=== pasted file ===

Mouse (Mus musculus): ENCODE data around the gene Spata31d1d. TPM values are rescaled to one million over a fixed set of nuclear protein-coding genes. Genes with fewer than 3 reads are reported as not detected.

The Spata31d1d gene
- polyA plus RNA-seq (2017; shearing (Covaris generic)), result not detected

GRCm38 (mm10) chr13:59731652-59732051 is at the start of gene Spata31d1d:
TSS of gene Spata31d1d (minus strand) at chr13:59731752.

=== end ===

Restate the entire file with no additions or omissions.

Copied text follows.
Mouse (Mus musculus): ENCODE data around the gene Spata31d1d. TPM values are rescaled to one million over a fixed set of nuclear protein-coding genes. Genes with fewer than 3 reads are reported as not detected.

The Spata31d1d gene
- polyA plus RNA-seq (2017; shearing (Covaris generic)), result not detected

GRCm38 (mm10) chr13:59731652-59732051 is at the start of gene Spata31d1d:
TSS of gene Spata31d1d (minus strand) at chr13:59731752.